Quaker Heritage Press > Online Texts > Isaac Penington's Works > Isaac Penington to Mathaniel Stonar (1670)




There was somewhat on my heart towards thee this morning, which I am willing in truth and uprightness to express to thee, as the Lord knoweth.

<440> There is a great dispute between us and professors, concerning the rule; which they hold forth the Scriptures to be. Now truly I could wish, from the depth of love in my heart to them, and from my desire of their good, that the Scriptures, rightly understood by them, were their rule; and not their own reasonings, conceivings, and apprehendings upon the Scriptures. But yet, if it were so, they must needs assent to me, that the Spirit of life, -- that the truth, which lives in the heart, -- that the law, written by the finger of God in the inward parts, -- is nearer and more powerful, than the words, or outward relations concerning those things in the Scriptures. There is a measure of life to be received, there is the Spirit of life to be received, there is a well of life, from which pure life springs up, to be received and enjoyed by them that truly and rightly believe.

The Lord, in the gospel state, hath promised to be present with his people; not as a wayfaring man for a night, but to dwell in them and walk in them. Yea, if they be tempted and in danger of erring, they shall hear a voice behind them, saying, "This is the way, walk in it." Will they not grant this to be a rule, as well as the Scriptures? Nay, is not this a more full direction to the heart, in that state, than it can pick to itself out of the Scriptures? Truly, this ensuing testimony is true, which now springs up in my heart unto thee, which is this; -- the Lord hath poured out his Spirit upon his sons and daughters, in and by this precious dispensation of truth, and of the pure seed, which is so despised. And the Spirit which gave forth the words is greater than the words; therefore we cannot but prize Him himself, and set Him higher in our hearts and thoughts than the words which testify of Him, though they also are very sweet and precious to our taste.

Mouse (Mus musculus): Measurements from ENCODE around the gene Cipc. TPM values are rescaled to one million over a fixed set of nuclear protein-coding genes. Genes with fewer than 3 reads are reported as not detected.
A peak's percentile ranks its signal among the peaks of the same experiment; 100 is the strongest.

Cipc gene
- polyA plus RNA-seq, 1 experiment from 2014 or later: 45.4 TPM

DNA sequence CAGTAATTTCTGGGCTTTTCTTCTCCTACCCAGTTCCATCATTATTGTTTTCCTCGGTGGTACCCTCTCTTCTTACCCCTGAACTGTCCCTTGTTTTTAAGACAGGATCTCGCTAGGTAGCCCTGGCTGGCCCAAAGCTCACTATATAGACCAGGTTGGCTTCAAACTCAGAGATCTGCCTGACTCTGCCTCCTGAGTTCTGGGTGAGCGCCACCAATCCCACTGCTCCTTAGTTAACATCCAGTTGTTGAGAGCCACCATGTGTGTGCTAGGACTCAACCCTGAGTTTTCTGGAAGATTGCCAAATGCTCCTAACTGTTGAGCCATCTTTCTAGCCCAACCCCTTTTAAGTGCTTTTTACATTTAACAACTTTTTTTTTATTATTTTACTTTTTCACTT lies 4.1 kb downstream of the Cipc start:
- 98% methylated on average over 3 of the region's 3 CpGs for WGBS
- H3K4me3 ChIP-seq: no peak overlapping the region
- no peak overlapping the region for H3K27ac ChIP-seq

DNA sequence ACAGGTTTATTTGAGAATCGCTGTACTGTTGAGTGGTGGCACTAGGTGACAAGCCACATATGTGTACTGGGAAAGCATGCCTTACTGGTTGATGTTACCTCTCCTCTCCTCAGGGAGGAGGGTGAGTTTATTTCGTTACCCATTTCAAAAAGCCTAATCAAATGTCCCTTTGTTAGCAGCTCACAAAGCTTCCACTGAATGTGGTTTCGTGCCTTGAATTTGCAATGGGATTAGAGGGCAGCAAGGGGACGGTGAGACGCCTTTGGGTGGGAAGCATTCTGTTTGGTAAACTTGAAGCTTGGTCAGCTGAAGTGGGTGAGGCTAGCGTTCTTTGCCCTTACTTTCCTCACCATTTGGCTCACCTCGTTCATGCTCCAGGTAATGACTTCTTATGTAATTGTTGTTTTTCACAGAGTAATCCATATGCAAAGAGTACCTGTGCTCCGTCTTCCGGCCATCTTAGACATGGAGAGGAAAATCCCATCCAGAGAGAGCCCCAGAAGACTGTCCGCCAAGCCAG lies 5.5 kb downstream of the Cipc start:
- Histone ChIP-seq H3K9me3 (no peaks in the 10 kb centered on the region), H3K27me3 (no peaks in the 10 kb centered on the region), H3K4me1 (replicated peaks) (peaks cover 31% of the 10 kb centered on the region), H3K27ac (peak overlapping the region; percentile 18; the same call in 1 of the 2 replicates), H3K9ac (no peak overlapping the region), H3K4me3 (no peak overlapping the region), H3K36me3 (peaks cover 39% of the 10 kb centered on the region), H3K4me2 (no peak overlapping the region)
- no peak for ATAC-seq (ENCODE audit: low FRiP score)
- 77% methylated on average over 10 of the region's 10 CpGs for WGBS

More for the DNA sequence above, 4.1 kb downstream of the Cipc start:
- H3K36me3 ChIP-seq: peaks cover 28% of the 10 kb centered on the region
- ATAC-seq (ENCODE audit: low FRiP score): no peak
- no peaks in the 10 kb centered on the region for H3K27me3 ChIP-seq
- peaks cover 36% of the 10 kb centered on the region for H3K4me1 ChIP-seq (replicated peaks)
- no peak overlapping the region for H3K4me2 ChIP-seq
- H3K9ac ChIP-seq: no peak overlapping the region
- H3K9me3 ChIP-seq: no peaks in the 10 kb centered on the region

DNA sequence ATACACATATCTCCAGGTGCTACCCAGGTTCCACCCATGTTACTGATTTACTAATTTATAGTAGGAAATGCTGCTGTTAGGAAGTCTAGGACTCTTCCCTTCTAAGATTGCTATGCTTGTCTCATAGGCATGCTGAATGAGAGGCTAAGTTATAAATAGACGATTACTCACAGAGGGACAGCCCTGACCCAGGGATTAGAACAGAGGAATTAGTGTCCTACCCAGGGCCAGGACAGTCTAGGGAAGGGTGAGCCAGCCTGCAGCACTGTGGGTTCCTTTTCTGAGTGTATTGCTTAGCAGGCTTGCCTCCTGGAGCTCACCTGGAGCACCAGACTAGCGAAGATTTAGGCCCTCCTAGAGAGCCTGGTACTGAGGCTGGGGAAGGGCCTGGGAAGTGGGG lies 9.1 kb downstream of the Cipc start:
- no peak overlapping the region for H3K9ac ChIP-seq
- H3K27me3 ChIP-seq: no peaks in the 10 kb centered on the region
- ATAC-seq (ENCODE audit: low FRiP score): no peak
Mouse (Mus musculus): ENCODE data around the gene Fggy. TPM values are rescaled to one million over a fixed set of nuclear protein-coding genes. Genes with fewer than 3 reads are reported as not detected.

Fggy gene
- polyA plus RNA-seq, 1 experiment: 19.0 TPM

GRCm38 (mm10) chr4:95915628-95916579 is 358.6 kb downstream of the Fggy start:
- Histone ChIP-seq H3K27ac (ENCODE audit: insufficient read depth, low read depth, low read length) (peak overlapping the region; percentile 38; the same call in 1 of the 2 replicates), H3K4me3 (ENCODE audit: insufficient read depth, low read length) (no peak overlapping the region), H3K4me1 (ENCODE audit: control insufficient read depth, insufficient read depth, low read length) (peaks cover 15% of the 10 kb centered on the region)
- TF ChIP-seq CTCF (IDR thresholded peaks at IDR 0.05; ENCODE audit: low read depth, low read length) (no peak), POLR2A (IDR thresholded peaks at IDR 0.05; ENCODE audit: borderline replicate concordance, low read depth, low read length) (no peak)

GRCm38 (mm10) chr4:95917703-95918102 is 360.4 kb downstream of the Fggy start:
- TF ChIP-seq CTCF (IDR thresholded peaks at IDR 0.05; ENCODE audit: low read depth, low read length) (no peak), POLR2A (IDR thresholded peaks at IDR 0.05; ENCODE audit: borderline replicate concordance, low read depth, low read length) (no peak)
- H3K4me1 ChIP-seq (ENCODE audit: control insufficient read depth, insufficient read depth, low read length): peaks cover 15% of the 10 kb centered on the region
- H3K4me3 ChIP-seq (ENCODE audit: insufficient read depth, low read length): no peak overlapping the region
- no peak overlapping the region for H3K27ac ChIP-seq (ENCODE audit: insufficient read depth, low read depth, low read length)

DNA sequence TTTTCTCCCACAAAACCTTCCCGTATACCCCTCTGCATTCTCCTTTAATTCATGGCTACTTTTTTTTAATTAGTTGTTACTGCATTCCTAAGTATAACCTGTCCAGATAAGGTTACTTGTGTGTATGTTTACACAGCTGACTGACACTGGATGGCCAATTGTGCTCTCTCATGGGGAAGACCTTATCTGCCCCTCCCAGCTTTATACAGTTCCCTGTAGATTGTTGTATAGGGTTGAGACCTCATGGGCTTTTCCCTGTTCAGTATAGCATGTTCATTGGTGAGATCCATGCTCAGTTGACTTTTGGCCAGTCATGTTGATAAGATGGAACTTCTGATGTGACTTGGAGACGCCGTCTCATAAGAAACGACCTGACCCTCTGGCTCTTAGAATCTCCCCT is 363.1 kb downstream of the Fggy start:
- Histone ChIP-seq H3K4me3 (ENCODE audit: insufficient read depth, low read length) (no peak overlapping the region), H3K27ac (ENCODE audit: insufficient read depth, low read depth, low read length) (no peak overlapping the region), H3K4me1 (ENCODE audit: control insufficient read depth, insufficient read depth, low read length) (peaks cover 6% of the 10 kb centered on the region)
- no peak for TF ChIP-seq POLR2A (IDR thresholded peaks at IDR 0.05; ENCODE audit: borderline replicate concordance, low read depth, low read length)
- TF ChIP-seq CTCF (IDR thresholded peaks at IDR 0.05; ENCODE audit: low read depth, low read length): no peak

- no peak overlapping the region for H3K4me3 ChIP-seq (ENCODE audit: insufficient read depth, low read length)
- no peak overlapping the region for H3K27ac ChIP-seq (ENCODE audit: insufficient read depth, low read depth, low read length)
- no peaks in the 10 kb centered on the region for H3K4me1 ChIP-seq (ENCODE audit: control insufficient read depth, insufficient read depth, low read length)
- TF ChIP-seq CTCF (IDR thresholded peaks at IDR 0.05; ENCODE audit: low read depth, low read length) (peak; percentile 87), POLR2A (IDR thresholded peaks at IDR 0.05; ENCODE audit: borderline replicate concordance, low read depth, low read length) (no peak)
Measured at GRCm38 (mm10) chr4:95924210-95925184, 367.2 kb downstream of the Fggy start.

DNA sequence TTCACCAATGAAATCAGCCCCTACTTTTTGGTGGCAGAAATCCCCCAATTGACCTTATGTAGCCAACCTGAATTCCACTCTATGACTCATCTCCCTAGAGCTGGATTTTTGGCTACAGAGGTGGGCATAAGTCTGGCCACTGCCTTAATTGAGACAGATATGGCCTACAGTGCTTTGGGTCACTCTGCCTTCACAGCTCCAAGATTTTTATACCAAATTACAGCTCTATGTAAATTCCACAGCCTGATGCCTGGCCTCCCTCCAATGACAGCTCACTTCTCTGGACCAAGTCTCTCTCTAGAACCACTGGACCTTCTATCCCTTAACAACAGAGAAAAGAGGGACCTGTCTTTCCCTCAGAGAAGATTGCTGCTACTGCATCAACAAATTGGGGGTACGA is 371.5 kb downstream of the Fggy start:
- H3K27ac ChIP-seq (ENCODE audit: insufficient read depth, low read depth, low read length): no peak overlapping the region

There was a measure and rule, whereunto the true minister of Christ and the believing Gentiles had attained, by which they were to walk; as is mentioned in 2 Cor. 10:13, 15. "According to the measure of the rule which God hath distributed to us" -- "according to our rule," &c.: and in Philippians, 3:16, "Whereto we have already attained, let us walk by the same rule, let us mind the same thing;" as also in Galatians, 6:15-16, "For in Christ Jesus, neither circumcision availeth any thing, nor uncircumcision, but a new creature. And as many as walk <441> according to this rule, peace be on them, and mercy," &c. Now consider what that rule was. Oh that thou mayst know it and walk thereby, as they that had received God's Spirit did! For I am assured in my heart, that if thou receive God's Spirit, and live and walk therein, thou canst not fulfil the desires of the flesh; but thou wilt find thy heart opened thereby into a true sense, understanding, and right use of the Scriptures. For the Scriptures of the New Testament were written to the saints, and cannot be truly or rightly understood or made use of, but as men come into their spirit and state.

These things are of great weight and concernment: the Lord open and guide thy heart into true satisfaction in this and other things also, from the demonstration of his own Spirit; that thou mayst be able truly to say as in his sight, Now I believe and understand things, not because this or that man hath so said, but because the Lord, who is the Teacher indeed, hath taught and assured my heart concerning the truth itself, as it is in Jesus; which I feel to be so, by its living virtue and powerful operation in and upon my heart.

This is my desire for thee, who am thy soul's true and sincere friend, who would by no means have thee deceived about any thing that concerns it.

I. P.

Reading Jail, 24th of Seventh Month, 1670